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Do Free Goods Stick to Poor Households? Experimental Evidence on Insecticide Treated Bednets

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  • Hoffmann, Vivian
  • Barrett, Christopher B.
  • Just, David R.

Abstract

Summary If the market allocates goods to those willing and able to pay the most for them, efforts to target durable health goods such as insecticide-treated bednets (ITNs) to poor populations may prove ineffective, with the poor reselling donated goods to the non-poor who value them more highly. However, low market demand may be due to liquidity constraints rather than low valuation of nets. The endowment effect also militates against the resale of in-kind transfers. We quantify these two effects through a field experiment in Uganda. Our results indicate that very few nets will be resold by recipient households.

Suggested Citation

  • Hoffmann, Vivian & Barrett, Christopher B. & Just, David R., 2009. "Do Free Goods Stick to Poor Households? Experimental Evidence on Insecticide Treated Bednets," World Development, Elsevier, vol. 37(3), pages 607-617, March.
  • Handle: RePEc:eee:wdevel:v:37:y:2009:i:3:p:607-617
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    Cited by:

    1. Y Mehmet Kutluay & Richard S. J. Tol, 2015. "Valuing malaria morbidity: Results from a global metaanalysis," Working Paper Series 7615, Department of Economics, University of Sussex.
    2. Vivian Hoffmann, 2009. "Intrahousehold Allocation of Free and Purchased Mosquito Nets," American Economic Review, American Economic Association, pages 236-241.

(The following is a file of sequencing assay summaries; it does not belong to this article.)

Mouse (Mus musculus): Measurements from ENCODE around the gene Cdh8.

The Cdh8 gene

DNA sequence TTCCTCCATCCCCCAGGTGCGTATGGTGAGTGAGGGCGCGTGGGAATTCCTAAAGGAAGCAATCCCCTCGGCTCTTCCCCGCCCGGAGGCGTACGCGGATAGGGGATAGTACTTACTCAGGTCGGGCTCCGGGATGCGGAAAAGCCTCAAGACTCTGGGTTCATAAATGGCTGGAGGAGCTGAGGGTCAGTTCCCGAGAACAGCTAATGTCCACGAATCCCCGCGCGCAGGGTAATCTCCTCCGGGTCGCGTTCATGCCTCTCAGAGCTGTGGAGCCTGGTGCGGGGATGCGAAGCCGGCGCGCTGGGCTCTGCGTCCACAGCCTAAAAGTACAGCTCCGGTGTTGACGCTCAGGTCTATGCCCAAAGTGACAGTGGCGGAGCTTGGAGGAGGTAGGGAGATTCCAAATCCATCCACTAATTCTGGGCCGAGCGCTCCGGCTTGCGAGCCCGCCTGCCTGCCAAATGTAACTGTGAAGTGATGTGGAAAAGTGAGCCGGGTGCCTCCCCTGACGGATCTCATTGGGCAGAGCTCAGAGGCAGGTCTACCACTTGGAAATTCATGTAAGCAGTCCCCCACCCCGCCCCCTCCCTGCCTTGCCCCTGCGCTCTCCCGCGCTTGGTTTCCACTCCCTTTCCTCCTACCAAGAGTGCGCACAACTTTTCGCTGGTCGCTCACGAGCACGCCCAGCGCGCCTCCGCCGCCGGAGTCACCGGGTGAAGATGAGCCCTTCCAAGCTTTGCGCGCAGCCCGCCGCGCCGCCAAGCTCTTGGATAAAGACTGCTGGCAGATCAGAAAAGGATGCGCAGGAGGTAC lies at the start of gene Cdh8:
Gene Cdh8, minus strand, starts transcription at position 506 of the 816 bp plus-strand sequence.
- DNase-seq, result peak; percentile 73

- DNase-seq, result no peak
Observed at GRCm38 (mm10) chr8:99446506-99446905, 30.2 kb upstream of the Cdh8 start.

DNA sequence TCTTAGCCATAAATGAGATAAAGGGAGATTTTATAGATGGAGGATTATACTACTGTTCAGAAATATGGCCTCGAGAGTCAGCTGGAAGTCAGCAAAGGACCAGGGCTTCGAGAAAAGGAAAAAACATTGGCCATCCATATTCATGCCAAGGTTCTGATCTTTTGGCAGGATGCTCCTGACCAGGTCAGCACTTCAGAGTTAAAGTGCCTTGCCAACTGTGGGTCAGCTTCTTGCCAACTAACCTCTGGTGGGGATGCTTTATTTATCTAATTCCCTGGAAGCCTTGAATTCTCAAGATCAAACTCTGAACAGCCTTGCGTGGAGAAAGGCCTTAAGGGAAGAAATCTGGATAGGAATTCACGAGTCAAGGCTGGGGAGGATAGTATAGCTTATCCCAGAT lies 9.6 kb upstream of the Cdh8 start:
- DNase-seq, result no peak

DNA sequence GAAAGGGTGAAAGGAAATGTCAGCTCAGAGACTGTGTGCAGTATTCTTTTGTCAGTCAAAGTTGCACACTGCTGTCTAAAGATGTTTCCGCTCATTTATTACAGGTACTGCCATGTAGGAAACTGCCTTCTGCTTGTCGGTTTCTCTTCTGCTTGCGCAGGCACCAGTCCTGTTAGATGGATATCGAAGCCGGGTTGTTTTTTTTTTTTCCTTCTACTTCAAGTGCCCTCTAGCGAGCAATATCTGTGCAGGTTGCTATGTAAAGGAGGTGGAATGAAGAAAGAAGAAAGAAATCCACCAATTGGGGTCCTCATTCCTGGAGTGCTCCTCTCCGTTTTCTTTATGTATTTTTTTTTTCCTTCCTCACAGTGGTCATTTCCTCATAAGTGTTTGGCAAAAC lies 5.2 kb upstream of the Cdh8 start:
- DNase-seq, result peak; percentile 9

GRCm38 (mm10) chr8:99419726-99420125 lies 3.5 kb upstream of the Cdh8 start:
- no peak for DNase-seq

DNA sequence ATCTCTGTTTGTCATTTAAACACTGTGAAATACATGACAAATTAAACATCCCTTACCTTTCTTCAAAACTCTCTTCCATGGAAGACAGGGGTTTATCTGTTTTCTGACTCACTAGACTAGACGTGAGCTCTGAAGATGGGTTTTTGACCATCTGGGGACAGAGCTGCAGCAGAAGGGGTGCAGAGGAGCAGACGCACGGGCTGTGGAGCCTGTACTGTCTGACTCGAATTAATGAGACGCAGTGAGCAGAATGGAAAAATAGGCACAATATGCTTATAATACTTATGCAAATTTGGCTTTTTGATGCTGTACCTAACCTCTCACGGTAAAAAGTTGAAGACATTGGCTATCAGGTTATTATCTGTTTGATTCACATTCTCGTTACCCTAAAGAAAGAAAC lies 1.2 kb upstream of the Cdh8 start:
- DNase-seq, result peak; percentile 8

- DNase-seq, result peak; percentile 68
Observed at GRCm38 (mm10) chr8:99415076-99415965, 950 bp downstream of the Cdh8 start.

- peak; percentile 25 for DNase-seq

3. Fischer, Gregory & Berry, James & Guiteras, Raymond, 2012. "Eliciting and utilizing willingness to pay: evidence from field trials in Northern Ghana," LSE Research Online Documents on Economics 47913, London School of Economics and Political Science, LSE Library.
    4. Lang, Corey & Barrett, Christopher B. & Naschold, Felix, 2013. "Targeting Maps: An Asset-Based Approach to Geographic Targeting," World Development, Elsevier, pages 232-244.
    5. Garg, Teevrat, 2014. "Public Health Effects of Natural Resource Degradation: Evidence from Indonesia," 2014 Annual Meeting, July 27-29, 2014, Minneapolis, Minnesota 169822, Agricultural and Applied Economics Association.
    6. Singhal Saurabh & Pan Yao, 2015. "Income and Malaria: Evidence from an agricultural intervention in Uganda," WIDER Working Paper Series 092, World Institute for Development Economic Research (UNU-WIDER).
    7. Katherine P. Adams & Travis J. Lybbert & Stephen A. Vosti & Emmanuel Ayifah, 2016. "Using an economic experiment to estimate willingness-to-pay for a new maternal nutrient supplement in Ghana," Agricultural Economics, International Association of Agricultural Economists, vol. 47(5), pages 581-595, September.
    8. Thomas de Hoop & Ricardo Fort & Luuk van Kempen, 2009. "Do people invest in local public goods with long-term benefits? Experimental evidence from a shanty town in peru," Artefactual Field Experiments 00070, The Field Experiments Website.
    9. Nik Stoop & Marijke Verpoorten & Koen Deconinck, 2017. "Voodoo, Vaccines and Bed Nets," LICOS Discussion Papers 39417, LICOS - Centre for Institutions and Economic Performance, KU Leuven.
    10. Banerji, Abhijit & Birol, Ekin & Karandikar, Bhushana & Rampal, Jeevant, 2016. "Information, branding, certification, and consumer willingness to pay for high-iron pearl millet: Evidence from experimental auctions in Maharashtra, India," Food Policy, Elsevier, vol. 62(C), pages 133-141.
    11. Adams, Katherine P. & Vosti, Stephen A. & Lybbert, Travis J. & Ayifah, Emmanuel, 2011. "Integrating Economic Analysis with a Randomized Controlled Trial: Willingness-to-Pay for a New Maternal Nutrient Supplement," 2011 Annual Meeting, July 24-26, 2011, Pittsburgh, Pennsylvania 103793, Agricultural and Applied Economics Association.

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